Devon glances at me and answers her. 'Mama Vaughn is pretty protective of Amber.'
'So? I bet we can convince her.' C.A. claps her hands. 'I am awesome with mothers.'"
4) What is your favorite line or paragraph of description?
This passage is from chorus when Amber is practicing her audition songs for the group. It's a big growth moment for her as she's gotten over her fear of singing in front of her peers and realizes their reaction is something she'd like to have again and again in her life.
"I close my eyes and my arms lift slightly from my sides. I picture the song swirling inside of me, like butterflies. I draw the notes out. When I release the words, they fly around the room. The chorus is silent, listening, and all I hear is the sound Will and I make. When the final notes of my last 'Maria' land, there's a collective inhale. It's a quiet I wouldn't mind living in for a while."
5) What is your favorite line of dialogue?
This is a kind of gritty line, but it makes me laugh every time. It's an exchange between Amber and her sister, Whitney, in the car outside of a pawn shop. Amber has withdrawn her entire savings account, all of fifty dollars, to do a favor for a friend and Whitney's questioning her.
"After school, Whitney picks me up. I convince her to take me to the bank and to the pawnshop for Sean.
'So, are you in love with this boy or something?' she asks me.
'Or something,' I answer.
'Does Mama know you're wiping out your savings account?'
'Does Mama know you love Vicodin?' That shuts her up."
Thanks so much for having me on your blog, Dave and Marcy!
Congratulations to Jaye on her young adult novel, No Place to Fall! To read more, go to:
Friday, January 2, 2015
by Dave Amaditz and
Happy New Year to everyone and welcome to January’s version of - First Friday - Five Favorite Things - Debut Novel Day. In this monthly series, we ask five simple questions about a debut novel that will hopefully entice anyone reading this post to pick up the novel and read it themselves, and/or give them at a glance some insight into the author's writing style and voice as well as how some of the characters might think or act. We do this by presenting, first, answers to our Five Favorite Things, followed by the author's answers in a follow-up post.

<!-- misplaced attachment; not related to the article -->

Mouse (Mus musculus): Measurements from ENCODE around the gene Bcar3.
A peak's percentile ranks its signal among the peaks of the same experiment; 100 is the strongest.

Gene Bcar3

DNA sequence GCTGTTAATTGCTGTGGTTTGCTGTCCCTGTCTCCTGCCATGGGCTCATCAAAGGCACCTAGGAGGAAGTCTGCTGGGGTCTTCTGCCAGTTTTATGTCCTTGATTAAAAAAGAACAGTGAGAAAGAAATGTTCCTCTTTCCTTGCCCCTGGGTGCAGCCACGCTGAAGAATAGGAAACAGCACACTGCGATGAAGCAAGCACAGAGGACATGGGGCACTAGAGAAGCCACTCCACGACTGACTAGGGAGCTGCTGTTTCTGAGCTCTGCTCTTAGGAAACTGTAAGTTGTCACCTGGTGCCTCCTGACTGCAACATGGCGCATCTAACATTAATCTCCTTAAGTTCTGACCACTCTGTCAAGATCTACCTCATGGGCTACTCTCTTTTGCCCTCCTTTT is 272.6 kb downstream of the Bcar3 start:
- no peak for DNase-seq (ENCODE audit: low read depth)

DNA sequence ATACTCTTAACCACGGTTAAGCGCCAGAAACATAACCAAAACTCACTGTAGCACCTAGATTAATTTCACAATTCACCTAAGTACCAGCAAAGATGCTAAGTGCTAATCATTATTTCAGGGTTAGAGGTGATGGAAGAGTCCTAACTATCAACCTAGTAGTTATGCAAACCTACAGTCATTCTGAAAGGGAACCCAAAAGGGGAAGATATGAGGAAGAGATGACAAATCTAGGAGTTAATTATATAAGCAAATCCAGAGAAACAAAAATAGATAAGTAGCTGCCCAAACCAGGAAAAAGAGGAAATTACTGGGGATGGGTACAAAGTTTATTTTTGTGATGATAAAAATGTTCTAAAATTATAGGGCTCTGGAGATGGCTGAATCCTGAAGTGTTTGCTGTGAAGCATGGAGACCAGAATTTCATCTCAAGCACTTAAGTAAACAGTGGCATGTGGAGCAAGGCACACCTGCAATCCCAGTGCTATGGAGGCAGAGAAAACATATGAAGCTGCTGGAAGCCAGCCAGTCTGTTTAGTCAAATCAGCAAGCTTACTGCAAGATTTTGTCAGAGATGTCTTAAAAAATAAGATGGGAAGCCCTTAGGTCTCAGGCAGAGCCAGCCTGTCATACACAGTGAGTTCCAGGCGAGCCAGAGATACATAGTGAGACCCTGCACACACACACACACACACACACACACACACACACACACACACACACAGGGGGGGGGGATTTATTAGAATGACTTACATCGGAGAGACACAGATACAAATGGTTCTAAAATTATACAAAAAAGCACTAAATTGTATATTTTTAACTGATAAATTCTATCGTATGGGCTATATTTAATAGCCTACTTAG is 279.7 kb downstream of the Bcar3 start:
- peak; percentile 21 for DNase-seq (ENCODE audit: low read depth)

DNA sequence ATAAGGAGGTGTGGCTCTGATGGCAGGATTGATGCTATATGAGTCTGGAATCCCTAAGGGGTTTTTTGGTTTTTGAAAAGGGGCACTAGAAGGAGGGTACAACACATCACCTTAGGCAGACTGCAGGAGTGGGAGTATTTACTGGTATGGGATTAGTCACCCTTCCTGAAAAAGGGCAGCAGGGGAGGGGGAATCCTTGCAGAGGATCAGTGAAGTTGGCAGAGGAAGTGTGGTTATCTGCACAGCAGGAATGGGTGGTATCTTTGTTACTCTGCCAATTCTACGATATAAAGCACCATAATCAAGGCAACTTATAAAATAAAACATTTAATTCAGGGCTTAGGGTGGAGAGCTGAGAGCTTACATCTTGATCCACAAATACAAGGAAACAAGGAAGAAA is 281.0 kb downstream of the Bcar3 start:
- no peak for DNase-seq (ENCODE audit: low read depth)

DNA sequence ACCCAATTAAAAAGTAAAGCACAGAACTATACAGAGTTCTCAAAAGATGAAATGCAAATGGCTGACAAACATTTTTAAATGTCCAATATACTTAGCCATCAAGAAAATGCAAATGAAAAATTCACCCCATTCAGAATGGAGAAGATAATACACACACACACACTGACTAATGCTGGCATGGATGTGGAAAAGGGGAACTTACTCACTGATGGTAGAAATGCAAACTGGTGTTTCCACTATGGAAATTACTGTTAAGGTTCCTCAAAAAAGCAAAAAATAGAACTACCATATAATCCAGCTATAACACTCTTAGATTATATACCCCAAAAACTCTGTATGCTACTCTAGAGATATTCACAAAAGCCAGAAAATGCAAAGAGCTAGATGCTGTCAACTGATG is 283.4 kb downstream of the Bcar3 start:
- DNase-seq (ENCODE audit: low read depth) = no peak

This month we're pleased to highlight debut YA novelist, Jaye Robin Brown and her novel, No Place to Fall. Amber dreams of traveling to the big city where she can use her amazing voice to sing and meet new and exciting people. First, though, she must come clean about some trouble she’s found herself involved in, which will hopefully make life better for her and her family.
1) What is your favorite line or paragraph from the novel as it relates to the main character's development and/or growth?
Dave – I chose this particular passage because when Amber, the main character, sings she feels like she is somebody, like she is free, which brings her closer to her goal of leaving small town Sevenmile.
As Pastor Early prays over me, I feel a simple strength enter through my fingers and my toes. All of these folks, the people of my childhood, are praying for my success. Success that means leaving them. Leaving my mountains. But I’m not like Kush. I won’t be leaving because I hate this place. I just want a bigger life somewhere, and I want to sing.
Marcy – Amber is passionate about singing. This is the first instance where she allows her mind to wander and explore the idea of using her talents outside of her hometown.
“It doesn’t matter. My mama would never let me be in a band. She thinks singing’s only for church and baking.”
“What do you think?”
“I don’t know. I don’t think about it much.” I’m surprised at my own answer. I mean, of course I’ve thought about it. I thought about it Sunday when Sammy asked me to be in his band. I thought about it down by the creek when Basil was talking about American Idol. I think about it all the time